I broke off my Oxygen sensor

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SoCalMike wrote:


I use it to clean off my tools. It gets gunk and dirt off really well. I then rub a drop of oil with STP (that oil additive they tell you to use on old engines) on it to keep the rust at bay.
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Danny Beardsley wrote:

yeesh. some options, in no particular order-
junkyard manifold new manifold new header take it to a machine shop- let them get it out and rethread it you drill it out/rethread it hammer big flathead screwdriver into it, try to turn judicious use of an air chisel, big flathead, try to turn
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Might try a radial cut with a small hacksaw blade.
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wrote:

That's what I had to do with my 40 year old bathtub drain. I had to make 2 cuts, one on each side, about 120 degrees apart from eachother, and then the entire affair collapsed in on itself with a little help from a screwdriver and a hammer.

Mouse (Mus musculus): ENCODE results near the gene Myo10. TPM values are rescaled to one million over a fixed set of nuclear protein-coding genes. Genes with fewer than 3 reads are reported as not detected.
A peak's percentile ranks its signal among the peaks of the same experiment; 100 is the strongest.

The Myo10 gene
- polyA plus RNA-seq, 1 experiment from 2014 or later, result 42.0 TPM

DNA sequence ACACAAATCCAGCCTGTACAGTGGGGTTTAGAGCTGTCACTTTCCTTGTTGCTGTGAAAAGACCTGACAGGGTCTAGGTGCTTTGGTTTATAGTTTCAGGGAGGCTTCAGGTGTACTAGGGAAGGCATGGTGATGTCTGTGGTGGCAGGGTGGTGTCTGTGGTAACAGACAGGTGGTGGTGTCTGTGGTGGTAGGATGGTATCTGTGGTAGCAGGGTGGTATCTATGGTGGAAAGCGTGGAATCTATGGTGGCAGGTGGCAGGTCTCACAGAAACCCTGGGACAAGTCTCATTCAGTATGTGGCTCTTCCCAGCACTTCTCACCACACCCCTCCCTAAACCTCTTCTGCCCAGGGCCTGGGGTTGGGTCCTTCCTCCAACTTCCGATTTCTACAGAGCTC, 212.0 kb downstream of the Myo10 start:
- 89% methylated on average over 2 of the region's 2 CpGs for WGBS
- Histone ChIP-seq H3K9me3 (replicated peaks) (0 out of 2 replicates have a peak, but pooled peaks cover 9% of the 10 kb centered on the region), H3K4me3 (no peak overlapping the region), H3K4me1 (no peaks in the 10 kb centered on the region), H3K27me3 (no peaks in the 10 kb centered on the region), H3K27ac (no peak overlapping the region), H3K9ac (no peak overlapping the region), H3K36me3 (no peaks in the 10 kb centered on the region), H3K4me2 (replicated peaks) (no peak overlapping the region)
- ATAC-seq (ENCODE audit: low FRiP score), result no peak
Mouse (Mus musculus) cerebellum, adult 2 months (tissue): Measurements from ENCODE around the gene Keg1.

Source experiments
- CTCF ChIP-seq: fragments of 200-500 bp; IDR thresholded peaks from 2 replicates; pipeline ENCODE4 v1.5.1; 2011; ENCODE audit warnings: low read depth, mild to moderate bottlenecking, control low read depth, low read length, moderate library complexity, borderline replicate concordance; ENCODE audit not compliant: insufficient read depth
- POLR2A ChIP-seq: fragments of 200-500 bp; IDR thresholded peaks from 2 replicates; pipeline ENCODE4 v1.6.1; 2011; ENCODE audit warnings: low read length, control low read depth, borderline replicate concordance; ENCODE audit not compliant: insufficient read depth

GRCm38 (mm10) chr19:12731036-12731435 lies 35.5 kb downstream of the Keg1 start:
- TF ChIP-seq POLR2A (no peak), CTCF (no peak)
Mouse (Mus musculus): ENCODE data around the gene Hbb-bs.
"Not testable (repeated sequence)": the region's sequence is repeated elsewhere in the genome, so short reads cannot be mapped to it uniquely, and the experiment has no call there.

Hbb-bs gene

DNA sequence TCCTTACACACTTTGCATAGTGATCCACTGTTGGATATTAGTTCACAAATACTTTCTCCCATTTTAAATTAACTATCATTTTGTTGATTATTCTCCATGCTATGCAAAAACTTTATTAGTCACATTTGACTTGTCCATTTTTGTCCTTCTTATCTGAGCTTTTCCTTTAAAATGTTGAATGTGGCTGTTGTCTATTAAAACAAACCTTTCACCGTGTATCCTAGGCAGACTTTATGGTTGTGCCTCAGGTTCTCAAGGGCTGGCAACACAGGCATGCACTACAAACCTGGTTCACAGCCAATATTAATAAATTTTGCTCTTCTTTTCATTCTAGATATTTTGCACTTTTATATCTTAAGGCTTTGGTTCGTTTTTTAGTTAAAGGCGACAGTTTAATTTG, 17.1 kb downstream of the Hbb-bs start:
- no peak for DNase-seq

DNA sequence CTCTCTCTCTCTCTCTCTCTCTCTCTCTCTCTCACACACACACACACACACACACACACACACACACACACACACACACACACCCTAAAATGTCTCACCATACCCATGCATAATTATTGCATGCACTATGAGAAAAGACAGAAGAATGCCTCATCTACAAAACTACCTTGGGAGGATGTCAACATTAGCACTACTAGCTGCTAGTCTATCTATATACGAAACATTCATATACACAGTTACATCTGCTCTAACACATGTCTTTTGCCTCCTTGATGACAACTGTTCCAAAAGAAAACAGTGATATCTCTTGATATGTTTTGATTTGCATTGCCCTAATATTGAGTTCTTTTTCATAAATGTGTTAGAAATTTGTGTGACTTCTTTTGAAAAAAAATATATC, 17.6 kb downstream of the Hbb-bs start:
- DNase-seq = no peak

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That sounds like a good idea, if there is room to get it.
Mike
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Soak with PB Blaster an hour. Try an EZ-Out, some tapping (vibrations work wonders, like Michael suggests). EZ-Outs often fail, but they often work, too. They may be had at Autozone. Otherwise, what others said.
In my experience, PB Blaster is superior to Liquid Wrench, by a lot. They are about the same price. PB Blaster worked great on my exhaust system bolts last year, though the closer I got to the manifold, the tougher freeing bolts became.
Updates are welcome. Good luck.

on my 1993

usual stuff,

for a bit to

suggestions?
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HEAT. Grab a torch (MAPP or propane will work just take a bit longer) Heat the remaining part and the manifold till it is red hot and then spray it with some good lube(Kroil, PB Blaster or the like NOT WD40). It will smoke like crazy. Let it cool and wipe it off. Now heat it again and drive a tapered square style EZ OUT in good. let it set a bit and turn it out. should come out easily this way.
--
Steve Williams
Near Cooperstown, New York
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"Steve W." wrote: